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Do you use an USB to store files? How is your storage capacity? How does 360 terabytes sound? Not impressed yet? It also has thermal stability up to 1,000°C and virtually unlimited lifetime at room temperature, or 13.8 billion years at 190°C. Scientists at the University of Southampton have made a major step forward in the development of digital data storage that allows information to be kept safely, for a very, very long time.


The technology was first experimentally presented in 2013 when a 300kb digital copy of a text file was successfully recorded in 5D. The documents were written and recorded using ultrafast laser, producing extremely short and intense pulses of light. The file is written in three layers of nanostructured dots separated by five micrometres (one millionth of a metre). So far, major documents from human history such as the Universal Declaration of Human Rights (UDHR), Newton’s Opticks, and Kings James Bible have been saved as digital copies that could survive the human race.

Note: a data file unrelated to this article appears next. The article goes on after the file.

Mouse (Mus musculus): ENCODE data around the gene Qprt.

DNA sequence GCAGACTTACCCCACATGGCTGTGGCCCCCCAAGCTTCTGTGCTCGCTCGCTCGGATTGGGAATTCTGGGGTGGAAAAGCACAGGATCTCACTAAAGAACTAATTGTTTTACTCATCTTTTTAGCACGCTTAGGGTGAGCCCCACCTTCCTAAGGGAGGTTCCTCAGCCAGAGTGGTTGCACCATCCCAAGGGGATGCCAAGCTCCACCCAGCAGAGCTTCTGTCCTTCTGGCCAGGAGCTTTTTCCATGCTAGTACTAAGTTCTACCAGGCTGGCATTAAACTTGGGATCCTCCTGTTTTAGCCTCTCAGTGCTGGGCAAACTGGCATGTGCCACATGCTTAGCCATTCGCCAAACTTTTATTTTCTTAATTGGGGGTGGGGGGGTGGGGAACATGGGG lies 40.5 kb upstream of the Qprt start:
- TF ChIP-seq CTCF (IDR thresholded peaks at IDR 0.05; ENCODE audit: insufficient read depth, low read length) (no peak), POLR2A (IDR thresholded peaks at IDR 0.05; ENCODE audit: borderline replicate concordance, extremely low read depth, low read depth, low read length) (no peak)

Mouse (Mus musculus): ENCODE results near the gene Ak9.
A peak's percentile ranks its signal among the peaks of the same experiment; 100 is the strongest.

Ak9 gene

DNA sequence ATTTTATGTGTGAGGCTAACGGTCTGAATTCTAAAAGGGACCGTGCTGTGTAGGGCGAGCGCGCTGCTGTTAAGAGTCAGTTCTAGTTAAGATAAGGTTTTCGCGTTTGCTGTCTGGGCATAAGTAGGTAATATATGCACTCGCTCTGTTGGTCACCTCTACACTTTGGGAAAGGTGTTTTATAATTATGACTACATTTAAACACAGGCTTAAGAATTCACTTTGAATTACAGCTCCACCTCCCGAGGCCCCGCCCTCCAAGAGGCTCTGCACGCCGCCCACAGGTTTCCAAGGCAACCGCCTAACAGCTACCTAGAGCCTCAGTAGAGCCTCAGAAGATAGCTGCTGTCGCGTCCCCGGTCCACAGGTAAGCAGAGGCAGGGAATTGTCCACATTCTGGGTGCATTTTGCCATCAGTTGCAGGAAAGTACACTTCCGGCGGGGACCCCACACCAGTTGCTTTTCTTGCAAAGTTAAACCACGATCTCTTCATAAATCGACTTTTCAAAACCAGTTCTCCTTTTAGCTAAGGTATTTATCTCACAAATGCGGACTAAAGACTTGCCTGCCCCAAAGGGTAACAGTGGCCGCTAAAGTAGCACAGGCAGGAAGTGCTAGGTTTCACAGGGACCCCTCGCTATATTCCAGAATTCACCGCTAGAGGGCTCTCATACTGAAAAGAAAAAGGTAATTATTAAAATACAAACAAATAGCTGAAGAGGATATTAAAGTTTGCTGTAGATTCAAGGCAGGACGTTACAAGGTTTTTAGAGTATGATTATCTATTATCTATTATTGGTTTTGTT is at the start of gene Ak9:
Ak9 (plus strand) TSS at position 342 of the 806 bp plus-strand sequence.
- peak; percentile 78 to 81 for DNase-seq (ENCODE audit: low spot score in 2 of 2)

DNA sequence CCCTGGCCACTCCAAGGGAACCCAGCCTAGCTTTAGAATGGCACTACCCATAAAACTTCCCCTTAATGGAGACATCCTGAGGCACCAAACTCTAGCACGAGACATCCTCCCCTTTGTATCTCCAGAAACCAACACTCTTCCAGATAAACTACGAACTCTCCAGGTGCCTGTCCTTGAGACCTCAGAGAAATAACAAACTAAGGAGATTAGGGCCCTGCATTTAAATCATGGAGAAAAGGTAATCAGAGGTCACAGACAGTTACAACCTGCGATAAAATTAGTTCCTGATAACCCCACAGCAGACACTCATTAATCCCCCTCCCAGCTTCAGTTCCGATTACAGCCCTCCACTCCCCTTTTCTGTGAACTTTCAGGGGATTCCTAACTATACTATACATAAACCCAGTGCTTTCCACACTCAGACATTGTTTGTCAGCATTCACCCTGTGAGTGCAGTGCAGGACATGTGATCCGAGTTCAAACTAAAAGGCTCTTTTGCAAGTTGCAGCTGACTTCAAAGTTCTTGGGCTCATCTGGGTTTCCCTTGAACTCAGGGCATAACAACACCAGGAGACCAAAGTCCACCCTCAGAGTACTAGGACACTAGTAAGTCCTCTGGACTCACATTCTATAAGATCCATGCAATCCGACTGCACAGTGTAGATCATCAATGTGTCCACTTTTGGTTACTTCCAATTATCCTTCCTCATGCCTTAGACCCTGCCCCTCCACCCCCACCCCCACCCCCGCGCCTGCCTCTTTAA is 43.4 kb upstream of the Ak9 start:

The self-assembled nanostructures change the way light travels through glass, modifying polarisation of light that can then be read by combination of microscope and a polariser, similar to Polaroid sunglasses. This is how the groundbreaking “Superman Memory Crystal” was created and used.


The research project was led by the University of Southampton’s Optoekectribucs Research Centre (ORC). Professor Peter Kazansky, from the ORC, said. “It is thrilling to think that we have created the technology to preserve documents and information and store it in space for future generations. This technology can secure the last evidence of our civilisation: all we’ve learnt will not be forgotten.” 

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